If secrets are weighing on you and you need some help letting them go, consider working with a licensed therapist. Therapists offer a safe and nonjudgmental space where you can let all parts of yourself be seen, including (and especially) the ones you’ve long kept in the dark or out of your awareness.

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  • Lynda

    Lynda

    April 27th, 2017 at 10:22 AM

    I will admit that I feel very ashamed of some of the things that I have said or done in the past. There are things that no one knows about other than the people who were in my life at that time because I don’t want to dredge up the past and be left to feel bad about it all over again. I give myself forgiveness in knowing that most of those choices were made when I was young and very dumb obviously, but that forgiveness does not at all extend to feeling comfortable enough to sharing those actions with other people. I am best just allowing the past to stay in the past.

  • Trevor

    Trevor

    April 27th, 2017 at 12:18 PM

    Very informative . Where can I find more information on this topic ?

  • Urvi Natha

    Urvi Natha

    May 10th, 2017 at 3:53 PM

    Thanks Trevor. I am a topic expert on good therapy. I write on topics related to addiction and trauma. This specific article was intended for people who have struggled through traumatic events and how learning to share parts of these experiences can lead to relief. You can also find more articles on my blog at oceansideclinic.com/blog.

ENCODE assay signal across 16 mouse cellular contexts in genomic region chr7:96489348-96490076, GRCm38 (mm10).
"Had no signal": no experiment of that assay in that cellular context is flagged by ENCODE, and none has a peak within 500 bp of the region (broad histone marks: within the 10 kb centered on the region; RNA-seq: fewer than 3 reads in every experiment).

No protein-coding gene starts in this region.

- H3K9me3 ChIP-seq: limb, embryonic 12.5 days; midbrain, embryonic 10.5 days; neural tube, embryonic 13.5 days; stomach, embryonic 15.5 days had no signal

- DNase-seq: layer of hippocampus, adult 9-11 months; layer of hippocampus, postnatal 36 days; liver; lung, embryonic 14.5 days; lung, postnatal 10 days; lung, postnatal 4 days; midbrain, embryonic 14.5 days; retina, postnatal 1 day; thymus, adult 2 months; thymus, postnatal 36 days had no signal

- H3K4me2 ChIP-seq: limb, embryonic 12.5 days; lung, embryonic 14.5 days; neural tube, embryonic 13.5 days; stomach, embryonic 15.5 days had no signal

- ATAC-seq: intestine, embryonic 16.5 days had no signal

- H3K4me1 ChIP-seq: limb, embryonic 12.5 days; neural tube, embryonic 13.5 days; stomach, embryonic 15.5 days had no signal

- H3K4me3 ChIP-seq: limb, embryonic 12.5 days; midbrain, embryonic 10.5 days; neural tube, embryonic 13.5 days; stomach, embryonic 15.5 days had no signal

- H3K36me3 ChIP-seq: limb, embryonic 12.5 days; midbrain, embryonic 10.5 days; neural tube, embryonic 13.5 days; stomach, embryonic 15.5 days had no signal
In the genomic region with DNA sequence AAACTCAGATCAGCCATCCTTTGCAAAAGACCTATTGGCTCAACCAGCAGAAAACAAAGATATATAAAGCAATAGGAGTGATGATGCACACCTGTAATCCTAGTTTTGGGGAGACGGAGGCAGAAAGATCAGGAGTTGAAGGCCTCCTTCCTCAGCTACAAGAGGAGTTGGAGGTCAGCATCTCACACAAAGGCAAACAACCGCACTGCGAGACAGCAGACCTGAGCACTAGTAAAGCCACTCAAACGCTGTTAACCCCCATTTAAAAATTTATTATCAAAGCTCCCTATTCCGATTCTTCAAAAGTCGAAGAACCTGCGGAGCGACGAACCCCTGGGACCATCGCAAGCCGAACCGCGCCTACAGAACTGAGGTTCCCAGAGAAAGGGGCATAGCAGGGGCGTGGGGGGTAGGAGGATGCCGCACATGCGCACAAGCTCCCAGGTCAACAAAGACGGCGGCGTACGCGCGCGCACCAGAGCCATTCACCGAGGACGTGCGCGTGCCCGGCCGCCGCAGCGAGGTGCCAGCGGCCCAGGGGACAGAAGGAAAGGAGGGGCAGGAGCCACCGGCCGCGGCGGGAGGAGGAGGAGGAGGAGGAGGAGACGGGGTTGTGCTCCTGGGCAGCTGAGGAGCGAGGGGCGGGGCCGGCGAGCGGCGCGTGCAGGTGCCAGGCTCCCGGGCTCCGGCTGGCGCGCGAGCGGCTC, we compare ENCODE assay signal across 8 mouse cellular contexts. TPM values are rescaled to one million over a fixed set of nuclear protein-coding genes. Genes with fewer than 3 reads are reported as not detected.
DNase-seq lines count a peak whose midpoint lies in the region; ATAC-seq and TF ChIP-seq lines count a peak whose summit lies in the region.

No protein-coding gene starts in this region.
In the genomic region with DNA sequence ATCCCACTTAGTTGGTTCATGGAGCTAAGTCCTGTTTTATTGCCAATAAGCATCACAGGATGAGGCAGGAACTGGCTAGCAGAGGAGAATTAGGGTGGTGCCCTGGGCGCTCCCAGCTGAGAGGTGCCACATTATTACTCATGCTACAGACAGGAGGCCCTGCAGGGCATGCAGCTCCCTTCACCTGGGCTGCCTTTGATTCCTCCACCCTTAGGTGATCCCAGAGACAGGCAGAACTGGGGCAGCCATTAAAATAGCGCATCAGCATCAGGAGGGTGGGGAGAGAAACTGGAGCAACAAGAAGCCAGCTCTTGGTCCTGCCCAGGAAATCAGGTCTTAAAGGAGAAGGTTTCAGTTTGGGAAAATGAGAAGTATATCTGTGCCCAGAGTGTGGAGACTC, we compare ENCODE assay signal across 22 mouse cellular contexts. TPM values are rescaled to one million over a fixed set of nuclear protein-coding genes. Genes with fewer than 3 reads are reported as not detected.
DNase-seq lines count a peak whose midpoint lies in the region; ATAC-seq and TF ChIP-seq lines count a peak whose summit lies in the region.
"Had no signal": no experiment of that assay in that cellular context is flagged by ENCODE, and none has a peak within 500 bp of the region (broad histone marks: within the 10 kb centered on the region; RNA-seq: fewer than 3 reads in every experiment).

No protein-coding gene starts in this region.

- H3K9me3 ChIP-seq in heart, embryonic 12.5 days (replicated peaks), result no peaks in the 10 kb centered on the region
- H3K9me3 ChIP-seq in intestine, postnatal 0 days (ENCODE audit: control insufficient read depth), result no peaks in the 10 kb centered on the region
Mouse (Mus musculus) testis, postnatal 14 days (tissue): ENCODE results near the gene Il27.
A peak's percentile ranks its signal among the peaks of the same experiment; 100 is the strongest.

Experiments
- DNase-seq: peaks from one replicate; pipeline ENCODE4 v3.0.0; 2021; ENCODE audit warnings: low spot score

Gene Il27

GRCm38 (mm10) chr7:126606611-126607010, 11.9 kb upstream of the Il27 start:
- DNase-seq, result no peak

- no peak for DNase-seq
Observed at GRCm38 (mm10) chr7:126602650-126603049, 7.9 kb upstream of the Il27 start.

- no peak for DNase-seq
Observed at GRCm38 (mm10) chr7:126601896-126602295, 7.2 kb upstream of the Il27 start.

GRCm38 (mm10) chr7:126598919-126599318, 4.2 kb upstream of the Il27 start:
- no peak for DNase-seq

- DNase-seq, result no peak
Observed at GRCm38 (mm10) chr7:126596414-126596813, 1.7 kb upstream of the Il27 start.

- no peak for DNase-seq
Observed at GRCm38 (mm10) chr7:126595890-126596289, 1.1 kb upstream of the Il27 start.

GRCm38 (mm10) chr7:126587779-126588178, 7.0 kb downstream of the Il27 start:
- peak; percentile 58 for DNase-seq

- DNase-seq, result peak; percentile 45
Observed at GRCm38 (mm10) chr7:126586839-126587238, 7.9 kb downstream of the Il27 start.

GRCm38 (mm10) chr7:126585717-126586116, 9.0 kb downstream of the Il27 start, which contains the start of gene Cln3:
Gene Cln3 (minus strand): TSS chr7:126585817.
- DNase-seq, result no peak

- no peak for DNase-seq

• trice

    trice

    April 28th, 2017 at 6:53 AM

    There are some things that I have only ever shared with my therapist and it makes me feel very fortunate that I have someone in my life like her with whom I can share the past and never feel judged for it.

  • Juliette

    Juliette

    April 28th, 2017 at 11:27 AM

    I happen to think that keeping some things secret is actually a good thing. Why do I have to share everything about me when most of what I would have to tell wouldn’t be relevant to anything at all going on in my life right now? I don’t wish to dig up the past when I don’t have to, and I think that’s fair.

  • bev

    bev

    April 29th, 2017 at 10:24 AM

    I don’t know that I would necessarily say that keeping secrets can be a good thing, but on the other hand, why do I have to show my hand all at once?
    Some things are not only better left just for me, but I kind of like it that way.
    OK so maybe you let things come out as a slow drip versus a swoosh of information, and that would be ok but I like to think that having a little bit of secrecy adds to the intrigue.

  • Price

    Price

    May 6th, 2017 at 7:43 AM

    Secrets that you are trying hard to hide from others can bring you down and fast. There are of course those things which you can keep hidden, things that might embarrass you a little, those are fine. But if there are those things that are a part of your make up and have created the person that you are, don’t you think that a significant other in your life deserves to know all about that?